A German friend, visiting a few years ago, asked me if all American apartments had so many... and then he gestured helplessly at the little line of plastic dinosaurs on the windowsill and shrugged.
I had plastic dinosaurs as a child, but I don't think the numbers that I have now, mostly garnered from Archie McPhee represent any nostalgia for my childhood, which was as awful as anyone else's. If anything, I'm subnostalgic for the mindset about science that goes with childhood, that sense that Anything is Possible if There's A Formula Behind It, or if you have a machine with enough knobs and blinking lights attached.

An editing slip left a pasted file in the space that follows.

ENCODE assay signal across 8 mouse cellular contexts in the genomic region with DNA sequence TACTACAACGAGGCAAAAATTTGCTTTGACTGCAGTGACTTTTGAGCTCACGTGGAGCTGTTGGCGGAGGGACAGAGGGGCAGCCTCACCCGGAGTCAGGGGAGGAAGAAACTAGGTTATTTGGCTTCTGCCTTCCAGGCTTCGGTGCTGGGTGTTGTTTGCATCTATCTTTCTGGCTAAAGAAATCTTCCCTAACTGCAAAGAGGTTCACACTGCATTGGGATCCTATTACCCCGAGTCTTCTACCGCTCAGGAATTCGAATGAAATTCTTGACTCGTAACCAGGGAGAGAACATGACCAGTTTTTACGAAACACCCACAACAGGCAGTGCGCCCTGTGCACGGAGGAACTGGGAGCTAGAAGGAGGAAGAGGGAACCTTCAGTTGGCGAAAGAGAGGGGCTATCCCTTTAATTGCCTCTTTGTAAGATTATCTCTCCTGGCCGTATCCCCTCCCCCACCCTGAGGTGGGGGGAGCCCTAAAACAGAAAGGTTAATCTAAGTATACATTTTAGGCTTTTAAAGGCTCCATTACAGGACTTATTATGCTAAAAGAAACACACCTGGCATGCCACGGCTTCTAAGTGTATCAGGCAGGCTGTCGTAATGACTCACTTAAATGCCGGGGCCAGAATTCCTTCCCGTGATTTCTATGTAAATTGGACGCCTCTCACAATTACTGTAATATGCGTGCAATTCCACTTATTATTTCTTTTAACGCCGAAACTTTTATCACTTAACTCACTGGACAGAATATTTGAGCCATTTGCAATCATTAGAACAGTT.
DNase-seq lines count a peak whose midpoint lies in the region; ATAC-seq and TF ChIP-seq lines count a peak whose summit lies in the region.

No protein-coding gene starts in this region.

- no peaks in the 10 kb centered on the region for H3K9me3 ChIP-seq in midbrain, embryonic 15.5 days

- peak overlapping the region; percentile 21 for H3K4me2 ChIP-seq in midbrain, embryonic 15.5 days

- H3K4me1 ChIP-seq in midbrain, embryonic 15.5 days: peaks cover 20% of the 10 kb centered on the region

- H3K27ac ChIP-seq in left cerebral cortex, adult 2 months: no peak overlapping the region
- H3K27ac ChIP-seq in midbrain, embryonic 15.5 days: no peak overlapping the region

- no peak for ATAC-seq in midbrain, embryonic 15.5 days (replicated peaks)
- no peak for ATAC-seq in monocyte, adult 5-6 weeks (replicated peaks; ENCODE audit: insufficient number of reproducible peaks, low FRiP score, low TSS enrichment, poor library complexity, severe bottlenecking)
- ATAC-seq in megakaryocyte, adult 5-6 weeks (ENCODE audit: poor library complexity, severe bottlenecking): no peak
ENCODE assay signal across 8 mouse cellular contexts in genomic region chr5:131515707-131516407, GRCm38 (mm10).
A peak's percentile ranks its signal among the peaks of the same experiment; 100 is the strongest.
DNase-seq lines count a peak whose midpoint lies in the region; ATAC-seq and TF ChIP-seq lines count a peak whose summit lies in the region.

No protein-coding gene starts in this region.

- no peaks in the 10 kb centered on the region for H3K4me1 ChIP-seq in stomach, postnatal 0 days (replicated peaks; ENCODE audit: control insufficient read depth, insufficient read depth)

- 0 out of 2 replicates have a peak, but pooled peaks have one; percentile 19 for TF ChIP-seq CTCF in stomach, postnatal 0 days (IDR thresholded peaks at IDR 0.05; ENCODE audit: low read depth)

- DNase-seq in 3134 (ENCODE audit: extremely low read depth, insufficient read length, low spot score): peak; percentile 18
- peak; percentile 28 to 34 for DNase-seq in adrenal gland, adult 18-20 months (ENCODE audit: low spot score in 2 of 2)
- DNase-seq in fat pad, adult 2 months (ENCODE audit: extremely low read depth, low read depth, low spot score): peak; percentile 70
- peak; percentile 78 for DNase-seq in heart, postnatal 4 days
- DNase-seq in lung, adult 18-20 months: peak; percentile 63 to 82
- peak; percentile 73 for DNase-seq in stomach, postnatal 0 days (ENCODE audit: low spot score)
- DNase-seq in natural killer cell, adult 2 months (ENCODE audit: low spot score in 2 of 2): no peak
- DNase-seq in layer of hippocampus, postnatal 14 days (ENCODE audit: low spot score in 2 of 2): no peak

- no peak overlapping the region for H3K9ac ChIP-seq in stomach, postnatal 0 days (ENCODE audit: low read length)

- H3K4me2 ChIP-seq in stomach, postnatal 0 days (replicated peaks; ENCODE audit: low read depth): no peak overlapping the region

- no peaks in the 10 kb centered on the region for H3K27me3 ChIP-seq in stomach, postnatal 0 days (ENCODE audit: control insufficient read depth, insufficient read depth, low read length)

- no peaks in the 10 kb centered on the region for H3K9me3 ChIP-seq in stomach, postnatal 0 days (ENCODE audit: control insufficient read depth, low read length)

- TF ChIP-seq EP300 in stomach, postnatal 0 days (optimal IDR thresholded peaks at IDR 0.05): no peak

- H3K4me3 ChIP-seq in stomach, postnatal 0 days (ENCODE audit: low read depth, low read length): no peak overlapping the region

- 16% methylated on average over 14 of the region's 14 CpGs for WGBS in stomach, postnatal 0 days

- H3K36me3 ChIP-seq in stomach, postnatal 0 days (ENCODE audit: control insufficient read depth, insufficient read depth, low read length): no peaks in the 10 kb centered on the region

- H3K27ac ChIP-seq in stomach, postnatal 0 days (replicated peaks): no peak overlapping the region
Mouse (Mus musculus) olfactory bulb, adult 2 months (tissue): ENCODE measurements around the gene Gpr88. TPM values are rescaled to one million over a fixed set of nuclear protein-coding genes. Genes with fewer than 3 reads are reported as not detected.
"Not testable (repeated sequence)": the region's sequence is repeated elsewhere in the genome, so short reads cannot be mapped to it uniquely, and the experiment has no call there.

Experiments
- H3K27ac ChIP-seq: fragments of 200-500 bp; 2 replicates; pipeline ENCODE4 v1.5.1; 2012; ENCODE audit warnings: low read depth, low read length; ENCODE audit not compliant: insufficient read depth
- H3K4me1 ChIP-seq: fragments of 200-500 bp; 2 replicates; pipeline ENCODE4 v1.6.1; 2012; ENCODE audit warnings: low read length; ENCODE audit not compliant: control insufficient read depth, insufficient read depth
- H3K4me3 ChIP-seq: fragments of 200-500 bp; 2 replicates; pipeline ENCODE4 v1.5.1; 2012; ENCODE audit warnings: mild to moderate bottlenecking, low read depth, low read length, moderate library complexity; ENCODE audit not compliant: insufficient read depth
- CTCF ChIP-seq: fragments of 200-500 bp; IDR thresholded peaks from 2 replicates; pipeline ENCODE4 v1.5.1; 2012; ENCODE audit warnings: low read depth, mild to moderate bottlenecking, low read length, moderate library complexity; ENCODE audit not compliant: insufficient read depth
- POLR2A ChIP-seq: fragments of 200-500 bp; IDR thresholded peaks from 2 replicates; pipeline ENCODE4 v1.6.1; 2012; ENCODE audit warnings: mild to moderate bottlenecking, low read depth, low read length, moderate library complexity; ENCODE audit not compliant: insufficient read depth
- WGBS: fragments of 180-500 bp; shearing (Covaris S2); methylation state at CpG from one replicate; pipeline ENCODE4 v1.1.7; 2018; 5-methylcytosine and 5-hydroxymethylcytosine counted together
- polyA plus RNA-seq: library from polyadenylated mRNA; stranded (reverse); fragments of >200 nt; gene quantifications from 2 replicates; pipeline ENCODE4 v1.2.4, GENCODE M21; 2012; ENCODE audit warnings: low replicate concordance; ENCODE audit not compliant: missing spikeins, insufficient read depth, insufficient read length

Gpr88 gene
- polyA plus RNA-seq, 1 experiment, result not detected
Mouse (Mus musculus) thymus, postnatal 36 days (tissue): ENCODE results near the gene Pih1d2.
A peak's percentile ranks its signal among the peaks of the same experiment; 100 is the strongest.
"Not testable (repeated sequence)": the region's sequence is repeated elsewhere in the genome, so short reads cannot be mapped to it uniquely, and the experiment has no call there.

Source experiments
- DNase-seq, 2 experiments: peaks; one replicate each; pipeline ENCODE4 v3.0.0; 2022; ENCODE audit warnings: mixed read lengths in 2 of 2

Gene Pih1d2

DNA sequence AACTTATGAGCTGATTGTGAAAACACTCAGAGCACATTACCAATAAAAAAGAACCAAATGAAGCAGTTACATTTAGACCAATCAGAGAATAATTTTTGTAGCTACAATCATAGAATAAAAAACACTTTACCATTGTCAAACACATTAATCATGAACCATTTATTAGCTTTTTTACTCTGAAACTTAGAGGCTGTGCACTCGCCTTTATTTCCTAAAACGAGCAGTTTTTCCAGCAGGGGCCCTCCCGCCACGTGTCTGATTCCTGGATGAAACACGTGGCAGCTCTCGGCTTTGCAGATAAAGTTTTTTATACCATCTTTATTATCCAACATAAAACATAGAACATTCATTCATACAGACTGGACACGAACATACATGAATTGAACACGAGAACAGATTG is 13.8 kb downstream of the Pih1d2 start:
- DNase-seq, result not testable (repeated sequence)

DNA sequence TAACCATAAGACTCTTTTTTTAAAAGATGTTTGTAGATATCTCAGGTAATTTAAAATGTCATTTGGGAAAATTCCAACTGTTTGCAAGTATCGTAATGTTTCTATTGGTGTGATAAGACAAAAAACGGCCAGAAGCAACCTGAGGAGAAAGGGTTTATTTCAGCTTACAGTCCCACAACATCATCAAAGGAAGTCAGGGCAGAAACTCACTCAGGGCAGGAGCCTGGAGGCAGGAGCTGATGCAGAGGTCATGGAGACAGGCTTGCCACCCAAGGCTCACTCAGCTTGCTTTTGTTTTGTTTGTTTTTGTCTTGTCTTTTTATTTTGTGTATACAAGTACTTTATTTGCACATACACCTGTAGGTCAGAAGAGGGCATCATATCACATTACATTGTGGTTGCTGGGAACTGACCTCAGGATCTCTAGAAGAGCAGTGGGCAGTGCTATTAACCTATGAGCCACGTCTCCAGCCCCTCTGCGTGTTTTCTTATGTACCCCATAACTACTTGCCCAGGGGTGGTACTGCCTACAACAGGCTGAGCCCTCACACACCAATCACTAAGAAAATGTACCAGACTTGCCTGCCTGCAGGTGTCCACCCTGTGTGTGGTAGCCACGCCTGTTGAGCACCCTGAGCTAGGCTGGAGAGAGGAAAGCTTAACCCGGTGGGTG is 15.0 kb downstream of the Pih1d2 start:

The science that plastic dinosaurs represent to children is the sort of science featured in The Land of the Lost, where you collected amazing facts like trading cards, ready to trump your buddy with the fact that scientists really have no idea what colors dinosaurs were. It's a fantasy science, full of an Indiana Jones type frontier spirit, where the Wayback machine takes you to a primitive world, ripe for exploitation and full of rideable Triceratops, and where the Tyrannosaurus Rex lurks, full of peril and gnashing teeth, but safe as a funhouse ride in the end, because Science will always prevail.